This Friday would have been Kurt Vonnegut's 100th birthday. To commemorate the occasion, Drew Friedman painted this portrait, which is available as a print on his website.
KURT VONNEGUT, JR. (1922-2007) was a novelist, science-fiction icon, visionary, satirist, short story writer, philosopher, humorist, playwright, essayist, "frustrated idealist," literary experimentalist, and wry observer of American society.
"His opinion of human nature was low," wrote Lev Grossman in a 2007 obit, "and that low opinion applied to his heroes and villains alike—he was endlessly disappointed in humanity and in himself, and he expressed that disappointment in a mixture of tar-black humor and deep despair." Vonnegut's cynicism could be summed up in six words: "Technology changes. Sociology remains the same."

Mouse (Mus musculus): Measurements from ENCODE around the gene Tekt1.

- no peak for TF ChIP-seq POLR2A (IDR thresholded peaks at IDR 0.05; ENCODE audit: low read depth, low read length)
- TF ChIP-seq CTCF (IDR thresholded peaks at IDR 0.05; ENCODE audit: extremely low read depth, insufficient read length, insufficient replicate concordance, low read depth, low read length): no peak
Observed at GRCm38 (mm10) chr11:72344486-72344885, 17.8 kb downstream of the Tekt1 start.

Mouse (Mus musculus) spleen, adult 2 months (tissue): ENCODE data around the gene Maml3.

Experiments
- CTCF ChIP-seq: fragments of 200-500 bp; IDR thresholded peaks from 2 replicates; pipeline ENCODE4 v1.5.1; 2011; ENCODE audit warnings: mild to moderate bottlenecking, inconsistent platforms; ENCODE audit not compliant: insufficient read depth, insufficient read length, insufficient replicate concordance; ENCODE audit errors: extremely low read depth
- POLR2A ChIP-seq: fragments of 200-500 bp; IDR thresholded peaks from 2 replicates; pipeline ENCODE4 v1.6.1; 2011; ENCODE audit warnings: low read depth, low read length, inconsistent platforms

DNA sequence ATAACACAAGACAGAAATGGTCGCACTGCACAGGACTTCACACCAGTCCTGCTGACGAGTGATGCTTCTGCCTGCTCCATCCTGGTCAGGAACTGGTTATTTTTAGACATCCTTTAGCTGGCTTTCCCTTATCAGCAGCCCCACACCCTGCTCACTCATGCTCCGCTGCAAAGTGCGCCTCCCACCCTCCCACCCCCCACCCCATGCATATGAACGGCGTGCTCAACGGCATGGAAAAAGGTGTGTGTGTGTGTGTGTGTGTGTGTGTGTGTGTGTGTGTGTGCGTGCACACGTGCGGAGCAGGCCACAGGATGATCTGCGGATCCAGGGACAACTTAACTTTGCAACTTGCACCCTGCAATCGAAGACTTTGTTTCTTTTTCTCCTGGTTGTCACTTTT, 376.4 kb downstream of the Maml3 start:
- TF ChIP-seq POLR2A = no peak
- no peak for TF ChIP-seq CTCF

In a 2006 Rolling Stone interview, Vonnegut asserted that he wanted to sue tobacco giant Brown & Williamson, maker of the Pall Mall cigarettes he'd smoked since his teens, for false advertising: "I'm 83 years old," he fumed. "On the package Brown & Williamson promised to kill me. The lying bastards!"
Vonnegut was an admirer of Drew Friedman's art and wrote the introduction to Friedman's 1990 collection Warts And All (co-written by Josh Alan Friedman, published by Penguin).